By Thom Fladung, Hennes Communications
The title says “schools,” but everything below is applicable to all
businesses, organizations and professional service firms.
Congratulations, School Leaders. You survived 2020-21 – a school year unlike any other, featuring the continuation of a public health pandemic, the most hyper-charged political atmosphere in memory and social justice issues that roiled the nation.
Your reward: Start getting ready for 2021-22.
But unlike, say, January 2020, when we began hearing mysterious reports of a serious illness in China, lessons learned from the past year and a half can be carried into the coming school year and many school years to come.
Those lessons include how to apply the best practices of crisis communications along with the specialized practice of outrage management and make it work in a culture dominated by social media, where every slight or disagreement seemingly turns into a battle royale.
This has all placed a greater premium on communicating with your key school stakeholders – your teachers, your staff, your students, your parents – than has ever been the case.
The Damage Control Playbook
Let’s start with the fundamentals of effective crisis communications. At Hennes Communications, we depend on our Damage Control Playbook and its five simple concepts:
Steps to Managing Outrage
Headlines from news stories across the nation have had a familiar ring:
“Parents outraged that school district will begin the year with virtual classes”
“Parents outraged over decision for blended learning in schools”
“Parents outraged after school board meeting on reopening plans”
There’s a lot of outrage to go around out there.
A specialized subset of crisis communications has emerged that now is commonly referred to as outrage communications or outrage management. Peter Sandman, a colleague and friend to Hennes, has been one of the leading proponents of this discipline. Here are some steps he’s outlined and that we’ve refined for outrage management.
Communicating Your Way Through A Pandemic
We’ve also gotten new lessons – or been reminded of old ones – while communicating through this pandemic.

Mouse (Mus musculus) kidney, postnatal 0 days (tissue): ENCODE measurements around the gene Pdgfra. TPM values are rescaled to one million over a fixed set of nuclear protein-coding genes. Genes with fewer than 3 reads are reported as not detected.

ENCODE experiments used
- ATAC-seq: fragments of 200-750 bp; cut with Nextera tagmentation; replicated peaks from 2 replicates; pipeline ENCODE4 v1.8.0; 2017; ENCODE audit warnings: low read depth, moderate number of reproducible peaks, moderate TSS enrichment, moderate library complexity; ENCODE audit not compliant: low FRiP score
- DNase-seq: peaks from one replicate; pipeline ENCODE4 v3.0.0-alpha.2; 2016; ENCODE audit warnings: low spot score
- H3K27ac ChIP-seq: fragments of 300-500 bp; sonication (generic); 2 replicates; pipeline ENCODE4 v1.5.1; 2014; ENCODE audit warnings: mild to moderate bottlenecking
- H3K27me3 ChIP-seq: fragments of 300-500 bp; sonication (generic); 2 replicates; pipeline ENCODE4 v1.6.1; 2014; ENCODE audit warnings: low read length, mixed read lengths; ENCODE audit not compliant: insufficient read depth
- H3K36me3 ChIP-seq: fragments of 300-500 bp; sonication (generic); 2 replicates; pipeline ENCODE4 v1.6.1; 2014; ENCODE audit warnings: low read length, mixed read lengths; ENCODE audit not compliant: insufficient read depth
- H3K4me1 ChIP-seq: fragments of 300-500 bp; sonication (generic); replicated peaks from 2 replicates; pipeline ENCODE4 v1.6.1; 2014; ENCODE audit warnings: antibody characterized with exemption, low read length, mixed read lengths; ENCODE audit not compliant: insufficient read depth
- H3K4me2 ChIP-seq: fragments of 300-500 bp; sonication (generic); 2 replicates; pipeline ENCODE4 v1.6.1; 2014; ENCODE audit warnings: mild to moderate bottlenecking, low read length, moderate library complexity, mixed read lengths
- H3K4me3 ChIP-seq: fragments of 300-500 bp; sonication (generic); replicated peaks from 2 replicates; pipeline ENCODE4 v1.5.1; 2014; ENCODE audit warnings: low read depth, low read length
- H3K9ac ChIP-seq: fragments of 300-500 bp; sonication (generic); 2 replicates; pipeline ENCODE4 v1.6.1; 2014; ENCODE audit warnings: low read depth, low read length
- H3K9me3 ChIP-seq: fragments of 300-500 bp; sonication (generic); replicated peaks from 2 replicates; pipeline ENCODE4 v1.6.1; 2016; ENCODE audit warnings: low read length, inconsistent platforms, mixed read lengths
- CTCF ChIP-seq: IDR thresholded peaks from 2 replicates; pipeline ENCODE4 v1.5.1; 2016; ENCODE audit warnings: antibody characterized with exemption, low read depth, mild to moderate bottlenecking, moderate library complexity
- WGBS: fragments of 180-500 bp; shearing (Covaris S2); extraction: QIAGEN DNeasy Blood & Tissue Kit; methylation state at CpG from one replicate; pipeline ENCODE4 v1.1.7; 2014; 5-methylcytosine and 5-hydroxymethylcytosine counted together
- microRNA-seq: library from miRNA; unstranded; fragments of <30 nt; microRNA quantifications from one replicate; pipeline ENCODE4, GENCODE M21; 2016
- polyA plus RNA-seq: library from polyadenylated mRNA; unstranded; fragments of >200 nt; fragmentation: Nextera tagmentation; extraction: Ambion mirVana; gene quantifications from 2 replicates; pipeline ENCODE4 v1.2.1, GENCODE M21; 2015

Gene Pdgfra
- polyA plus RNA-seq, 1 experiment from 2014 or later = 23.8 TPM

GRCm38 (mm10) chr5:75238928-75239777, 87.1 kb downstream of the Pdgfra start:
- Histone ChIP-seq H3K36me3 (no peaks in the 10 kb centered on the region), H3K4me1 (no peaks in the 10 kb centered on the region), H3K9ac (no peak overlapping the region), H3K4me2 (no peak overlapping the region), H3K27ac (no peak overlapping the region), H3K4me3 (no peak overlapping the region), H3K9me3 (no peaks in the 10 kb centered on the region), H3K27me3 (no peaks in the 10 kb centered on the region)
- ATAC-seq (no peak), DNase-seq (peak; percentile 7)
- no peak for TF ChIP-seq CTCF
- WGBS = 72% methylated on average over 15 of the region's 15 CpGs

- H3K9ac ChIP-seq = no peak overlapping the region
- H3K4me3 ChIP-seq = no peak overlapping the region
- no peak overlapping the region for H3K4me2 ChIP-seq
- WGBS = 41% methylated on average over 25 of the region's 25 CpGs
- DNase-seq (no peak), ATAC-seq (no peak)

What to do on summer vacation
Now is the time to take those learnings from communicating during a pandemic and turn them into a communications action plan for the fall. Take advantage of this time.
Here are some of the strategies and tactics to consider as your school’s communicators begin that work.
What else to do on summer vacation
Show me, don’t tell me
This is one of journalism’s oldest, truest clichés. To make people believe what you’re saying, don’t just recite policies and practices. Show them what you mean.
Consider using Facebook Live or videos or some other method to show and not just tell your stakeholders what you’re doing. Before school starts, show me what your classroom in 2021-22 is going to look like. Recruit student volunteers or ask your teachers to play the part. Show me the hallways between class changes. Show me the lockers. Show me how you’re continuing to clean high-touch areas. Take me inside what you’re planning to do – before you do it.
Plan and adjust
Remember that communications plans are not evergreen documents. Review and update regularly to address emerging issue and concerns. This golden rule will be even more relevant during the 2021-2022 school year. Adjust your communication methods and perhaps add some new ones. Study what other districts are doing and adopt some of their good ideas.
Most important, you will want to hear from parents, teachers, staff and students and adjust your plan to address their needs.
They looked to you for leadership during a challenging time. They’re still looking.
Thom Fladung is managing partner for Hennes Communications. Contact him at [email protected] or 216-213-5196 to learn more about presentations on crisis and issues communications for educators and more.